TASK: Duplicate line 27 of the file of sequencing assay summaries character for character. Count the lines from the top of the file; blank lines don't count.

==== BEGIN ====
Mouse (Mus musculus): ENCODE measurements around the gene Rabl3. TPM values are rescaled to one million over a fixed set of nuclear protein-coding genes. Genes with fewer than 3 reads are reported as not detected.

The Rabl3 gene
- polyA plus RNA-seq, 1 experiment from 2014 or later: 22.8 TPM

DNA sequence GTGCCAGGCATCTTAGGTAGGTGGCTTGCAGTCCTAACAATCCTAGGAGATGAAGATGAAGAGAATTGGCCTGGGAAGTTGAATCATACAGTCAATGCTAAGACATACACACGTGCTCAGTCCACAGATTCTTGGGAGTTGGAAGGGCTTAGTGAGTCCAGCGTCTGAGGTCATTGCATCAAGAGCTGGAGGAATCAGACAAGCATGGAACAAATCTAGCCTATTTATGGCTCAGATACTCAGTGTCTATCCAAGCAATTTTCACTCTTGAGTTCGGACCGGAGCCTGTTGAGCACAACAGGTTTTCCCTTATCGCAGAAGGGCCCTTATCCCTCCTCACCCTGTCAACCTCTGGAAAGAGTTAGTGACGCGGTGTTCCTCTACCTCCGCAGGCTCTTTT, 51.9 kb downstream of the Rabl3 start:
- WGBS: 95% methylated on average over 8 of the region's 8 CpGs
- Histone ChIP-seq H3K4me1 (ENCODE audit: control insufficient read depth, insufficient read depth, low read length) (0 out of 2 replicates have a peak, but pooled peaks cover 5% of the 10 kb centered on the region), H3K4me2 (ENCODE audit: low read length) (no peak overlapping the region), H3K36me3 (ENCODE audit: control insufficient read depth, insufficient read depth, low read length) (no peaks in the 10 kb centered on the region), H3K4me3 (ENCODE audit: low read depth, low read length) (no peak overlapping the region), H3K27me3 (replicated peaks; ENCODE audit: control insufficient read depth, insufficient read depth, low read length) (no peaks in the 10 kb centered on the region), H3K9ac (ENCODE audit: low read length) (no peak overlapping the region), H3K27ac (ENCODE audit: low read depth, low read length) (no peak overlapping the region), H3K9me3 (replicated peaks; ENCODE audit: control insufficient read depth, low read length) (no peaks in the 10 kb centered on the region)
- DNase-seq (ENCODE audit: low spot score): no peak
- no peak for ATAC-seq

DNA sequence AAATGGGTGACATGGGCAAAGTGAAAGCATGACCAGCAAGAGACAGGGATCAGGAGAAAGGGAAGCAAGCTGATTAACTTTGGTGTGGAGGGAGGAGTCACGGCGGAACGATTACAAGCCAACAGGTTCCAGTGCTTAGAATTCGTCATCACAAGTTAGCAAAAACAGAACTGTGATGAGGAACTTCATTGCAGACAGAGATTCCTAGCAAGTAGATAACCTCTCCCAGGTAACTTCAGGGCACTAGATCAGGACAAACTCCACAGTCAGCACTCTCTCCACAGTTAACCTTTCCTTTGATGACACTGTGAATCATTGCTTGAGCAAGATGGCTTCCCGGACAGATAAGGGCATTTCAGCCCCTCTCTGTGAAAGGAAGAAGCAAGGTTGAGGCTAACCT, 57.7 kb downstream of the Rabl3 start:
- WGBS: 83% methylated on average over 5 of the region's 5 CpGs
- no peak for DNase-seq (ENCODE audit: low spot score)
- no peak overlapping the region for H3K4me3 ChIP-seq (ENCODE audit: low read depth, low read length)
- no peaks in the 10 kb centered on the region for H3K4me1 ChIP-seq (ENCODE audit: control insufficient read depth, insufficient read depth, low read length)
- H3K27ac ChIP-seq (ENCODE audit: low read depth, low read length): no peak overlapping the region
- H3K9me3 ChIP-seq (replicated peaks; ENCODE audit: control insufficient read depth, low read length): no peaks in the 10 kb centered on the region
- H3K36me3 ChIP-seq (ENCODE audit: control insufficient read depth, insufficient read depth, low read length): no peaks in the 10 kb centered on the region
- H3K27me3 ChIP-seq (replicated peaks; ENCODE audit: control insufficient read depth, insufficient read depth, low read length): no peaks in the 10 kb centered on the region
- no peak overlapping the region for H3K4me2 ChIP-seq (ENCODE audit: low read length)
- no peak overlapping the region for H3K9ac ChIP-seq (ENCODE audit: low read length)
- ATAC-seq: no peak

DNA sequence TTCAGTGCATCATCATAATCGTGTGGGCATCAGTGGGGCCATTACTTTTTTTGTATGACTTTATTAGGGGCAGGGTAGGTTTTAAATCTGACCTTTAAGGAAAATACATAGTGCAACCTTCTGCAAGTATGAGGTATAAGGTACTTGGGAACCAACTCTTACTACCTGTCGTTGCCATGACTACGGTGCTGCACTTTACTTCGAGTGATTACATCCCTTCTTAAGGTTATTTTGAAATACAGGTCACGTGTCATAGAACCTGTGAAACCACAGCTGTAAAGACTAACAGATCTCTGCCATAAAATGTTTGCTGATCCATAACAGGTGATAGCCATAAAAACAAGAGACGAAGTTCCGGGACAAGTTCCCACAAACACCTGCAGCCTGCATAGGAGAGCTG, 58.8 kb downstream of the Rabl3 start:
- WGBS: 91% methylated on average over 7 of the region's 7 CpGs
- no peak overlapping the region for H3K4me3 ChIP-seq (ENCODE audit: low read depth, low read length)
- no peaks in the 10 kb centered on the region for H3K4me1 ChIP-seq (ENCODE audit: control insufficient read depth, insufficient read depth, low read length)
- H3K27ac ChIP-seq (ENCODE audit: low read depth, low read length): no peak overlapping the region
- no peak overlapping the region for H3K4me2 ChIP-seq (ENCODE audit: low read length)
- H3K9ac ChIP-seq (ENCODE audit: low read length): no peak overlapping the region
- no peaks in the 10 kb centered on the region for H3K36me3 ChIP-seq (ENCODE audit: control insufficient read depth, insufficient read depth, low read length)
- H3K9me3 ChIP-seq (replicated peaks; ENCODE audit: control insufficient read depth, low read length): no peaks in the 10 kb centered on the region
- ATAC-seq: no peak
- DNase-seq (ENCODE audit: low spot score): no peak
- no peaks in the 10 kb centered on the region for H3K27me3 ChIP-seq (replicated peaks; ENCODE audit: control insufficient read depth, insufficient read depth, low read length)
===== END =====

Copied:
- H3K9ac ChIP-seq (ENCODE audit: low read length): no peak overlapping the region